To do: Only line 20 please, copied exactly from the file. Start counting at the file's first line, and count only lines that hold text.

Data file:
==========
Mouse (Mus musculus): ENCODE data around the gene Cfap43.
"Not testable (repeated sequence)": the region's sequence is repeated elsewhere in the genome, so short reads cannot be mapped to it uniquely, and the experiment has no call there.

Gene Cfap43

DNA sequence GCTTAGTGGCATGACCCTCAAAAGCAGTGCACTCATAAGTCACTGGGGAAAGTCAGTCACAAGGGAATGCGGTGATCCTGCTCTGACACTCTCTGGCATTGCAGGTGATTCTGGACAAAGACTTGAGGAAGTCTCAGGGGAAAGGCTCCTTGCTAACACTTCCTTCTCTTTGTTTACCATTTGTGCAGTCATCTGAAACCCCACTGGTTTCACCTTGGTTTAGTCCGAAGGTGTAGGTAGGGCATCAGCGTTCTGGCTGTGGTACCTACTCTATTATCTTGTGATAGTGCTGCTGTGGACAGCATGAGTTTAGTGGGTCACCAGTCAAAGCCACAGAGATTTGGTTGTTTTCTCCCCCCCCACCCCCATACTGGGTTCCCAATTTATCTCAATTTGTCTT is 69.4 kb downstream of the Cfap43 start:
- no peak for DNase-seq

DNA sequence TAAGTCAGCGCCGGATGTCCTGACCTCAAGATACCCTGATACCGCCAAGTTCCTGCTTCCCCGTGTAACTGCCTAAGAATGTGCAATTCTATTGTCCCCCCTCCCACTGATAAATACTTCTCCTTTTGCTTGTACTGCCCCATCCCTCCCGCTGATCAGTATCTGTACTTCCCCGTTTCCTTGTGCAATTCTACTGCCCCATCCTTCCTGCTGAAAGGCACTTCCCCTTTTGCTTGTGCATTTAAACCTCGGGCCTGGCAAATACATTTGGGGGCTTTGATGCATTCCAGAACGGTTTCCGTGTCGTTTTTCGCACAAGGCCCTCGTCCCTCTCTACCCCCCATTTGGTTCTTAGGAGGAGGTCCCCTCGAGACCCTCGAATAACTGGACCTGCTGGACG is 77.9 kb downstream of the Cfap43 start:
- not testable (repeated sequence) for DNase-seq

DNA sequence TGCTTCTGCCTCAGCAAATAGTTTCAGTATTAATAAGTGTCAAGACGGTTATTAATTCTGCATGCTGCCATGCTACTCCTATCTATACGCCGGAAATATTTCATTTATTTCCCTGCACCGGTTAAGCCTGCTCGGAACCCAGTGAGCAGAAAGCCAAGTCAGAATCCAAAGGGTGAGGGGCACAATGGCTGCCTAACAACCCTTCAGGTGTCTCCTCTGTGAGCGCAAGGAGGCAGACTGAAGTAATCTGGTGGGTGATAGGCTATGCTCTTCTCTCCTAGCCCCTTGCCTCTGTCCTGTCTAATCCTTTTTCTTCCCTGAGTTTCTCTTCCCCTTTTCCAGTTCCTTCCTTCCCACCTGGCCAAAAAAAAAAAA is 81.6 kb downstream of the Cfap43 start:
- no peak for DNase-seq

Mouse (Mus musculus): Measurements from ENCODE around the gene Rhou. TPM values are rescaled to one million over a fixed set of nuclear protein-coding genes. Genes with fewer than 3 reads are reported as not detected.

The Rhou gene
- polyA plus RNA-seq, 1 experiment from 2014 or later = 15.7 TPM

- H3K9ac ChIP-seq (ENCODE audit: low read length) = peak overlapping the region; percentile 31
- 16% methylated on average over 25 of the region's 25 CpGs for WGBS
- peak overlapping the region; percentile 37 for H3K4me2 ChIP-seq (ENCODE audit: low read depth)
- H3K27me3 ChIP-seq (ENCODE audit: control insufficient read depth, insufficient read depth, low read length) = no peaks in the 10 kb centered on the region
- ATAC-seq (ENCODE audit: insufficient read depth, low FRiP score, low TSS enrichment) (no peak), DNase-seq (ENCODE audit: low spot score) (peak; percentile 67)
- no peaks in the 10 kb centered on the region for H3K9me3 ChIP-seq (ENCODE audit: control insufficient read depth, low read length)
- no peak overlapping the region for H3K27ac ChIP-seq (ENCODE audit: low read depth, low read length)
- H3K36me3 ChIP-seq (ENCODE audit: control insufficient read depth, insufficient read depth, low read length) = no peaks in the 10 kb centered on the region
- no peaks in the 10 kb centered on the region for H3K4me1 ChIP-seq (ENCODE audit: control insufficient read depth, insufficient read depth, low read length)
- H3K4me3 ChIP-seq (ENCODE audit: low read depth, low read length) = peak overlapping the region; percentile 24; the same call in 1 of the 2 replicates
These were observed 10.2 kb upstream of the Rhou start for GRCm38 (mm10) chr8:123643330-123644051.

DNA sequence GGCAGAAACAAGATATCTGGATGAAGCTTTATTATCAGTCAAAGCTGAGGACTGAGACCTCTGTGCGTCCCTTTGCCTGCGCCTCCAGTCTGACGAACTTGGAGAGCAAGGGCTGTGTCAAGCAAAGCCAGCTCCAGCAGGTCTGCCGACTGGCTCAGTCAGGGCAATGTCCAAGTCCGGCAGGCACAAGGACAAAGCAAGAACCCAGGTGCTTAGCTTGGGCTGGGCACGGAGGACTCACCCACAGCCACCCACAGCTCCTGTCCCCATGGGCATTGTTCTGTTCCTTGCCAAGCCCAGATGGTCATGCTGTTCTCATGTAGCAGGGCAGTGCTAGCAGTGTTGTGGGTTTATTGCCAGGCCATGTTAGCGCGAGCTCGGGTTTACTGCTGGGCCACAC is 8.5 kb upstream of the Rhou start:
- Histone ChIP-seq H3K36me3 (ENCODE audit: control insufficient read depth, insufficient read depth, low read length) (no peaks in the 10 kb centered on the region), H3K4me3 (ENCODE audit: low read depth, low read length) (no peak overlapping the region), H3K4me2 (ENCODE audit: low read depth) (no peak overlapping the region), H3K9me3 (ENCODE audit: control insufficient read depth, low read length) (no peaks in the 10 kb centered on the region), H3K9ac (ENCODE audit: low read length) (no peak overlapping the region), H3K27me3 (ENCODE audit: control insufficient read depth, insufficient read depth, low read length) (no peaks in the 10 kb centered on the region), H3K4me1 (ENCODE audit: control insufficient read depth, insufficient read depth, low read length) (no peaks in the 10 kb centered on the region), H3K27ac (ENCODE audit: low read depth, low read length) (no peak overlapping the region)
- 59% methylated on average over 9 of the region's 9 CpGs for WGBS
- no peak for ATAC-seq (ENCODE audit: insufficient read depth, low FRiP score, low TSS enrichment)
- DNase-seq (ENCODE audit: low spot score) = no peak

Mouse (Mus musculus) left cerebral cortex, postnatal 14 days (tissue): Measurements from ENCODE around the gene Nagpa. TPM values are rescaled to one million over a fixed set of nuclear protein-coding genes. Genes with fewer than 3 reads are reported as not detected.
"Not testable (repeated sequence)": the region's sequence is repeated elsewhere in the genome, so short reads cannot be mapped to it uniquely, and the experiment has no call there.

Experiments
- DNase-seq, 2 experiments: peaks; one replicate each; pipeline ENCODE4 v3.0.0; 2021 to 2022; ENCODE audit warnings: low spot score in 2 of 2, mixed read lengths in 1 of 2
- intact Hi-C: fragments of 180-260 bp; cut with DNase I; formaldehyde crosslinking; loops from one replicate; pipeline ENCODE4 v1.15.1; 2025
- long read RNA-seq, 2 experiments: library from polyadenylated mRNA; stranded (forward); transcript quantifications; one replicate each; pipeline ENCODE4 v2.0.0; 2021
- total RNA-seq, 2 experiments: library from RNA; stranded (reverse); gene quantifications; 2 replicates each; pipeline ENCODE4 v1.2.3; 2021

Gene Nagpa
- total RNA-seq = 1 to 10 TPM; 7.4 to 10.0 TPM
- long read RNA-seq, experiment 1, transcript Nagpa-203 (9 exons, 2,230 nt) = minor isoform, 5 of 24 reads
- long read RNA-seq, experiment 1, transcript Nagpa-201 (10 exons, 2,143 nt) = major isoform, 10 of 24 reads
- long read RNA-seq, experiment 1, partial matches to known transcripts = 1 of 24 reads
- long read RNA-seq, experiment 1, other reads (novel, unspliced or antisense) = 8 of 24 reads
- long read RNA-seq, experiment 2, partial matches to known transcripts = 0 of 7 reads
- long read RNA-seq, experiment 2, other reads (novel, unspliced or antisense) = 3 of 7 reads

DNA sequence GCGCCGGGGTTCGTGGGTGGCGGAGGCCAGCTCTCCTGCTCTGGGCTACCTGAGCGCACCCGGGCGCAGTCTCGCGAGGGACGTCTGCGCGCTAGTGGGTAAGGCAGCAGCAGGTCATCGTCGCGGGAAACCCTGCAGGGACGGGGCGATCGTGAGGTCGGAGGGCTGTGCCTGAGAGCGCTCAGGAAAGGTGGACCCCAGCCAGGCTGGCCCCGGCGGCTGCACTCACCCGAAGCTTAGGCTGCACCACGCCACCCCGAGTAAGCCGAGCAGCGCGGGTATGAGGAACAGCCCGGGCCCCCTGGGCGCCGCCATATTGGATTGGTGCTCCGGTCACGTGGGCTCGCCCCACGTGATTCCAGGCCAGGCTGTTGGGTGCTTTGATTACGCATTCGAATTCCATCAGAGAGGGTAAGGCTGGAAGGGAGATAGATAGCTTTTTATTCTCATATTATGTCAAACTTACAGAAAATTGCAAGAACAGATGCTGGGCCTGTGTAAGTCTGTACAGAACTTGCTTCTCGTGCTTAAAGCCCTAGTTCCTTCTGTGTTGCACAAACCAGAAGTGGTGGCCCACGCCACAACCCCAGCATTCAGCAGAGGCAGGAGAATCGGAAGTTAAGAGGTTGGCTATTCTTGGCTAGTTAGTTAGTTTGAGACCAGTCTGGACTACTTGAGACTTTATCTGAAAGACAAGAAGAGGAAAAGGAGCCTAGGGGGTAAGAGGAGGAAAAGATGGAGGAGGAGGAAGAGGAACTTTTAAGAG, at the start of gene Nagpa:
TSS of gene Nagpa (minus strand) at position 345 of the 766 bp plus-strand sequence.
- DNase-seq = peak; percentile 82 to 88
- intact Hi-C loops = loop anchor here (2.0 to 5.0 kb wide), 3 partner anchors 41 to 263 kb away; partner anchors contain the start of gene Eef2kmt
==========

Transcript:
- H3K36me3 ChIP-seq (ENCODE audit: control insufficient read depth, insufficient read depth, low read length) = no peaks in the 10 kb centered on the region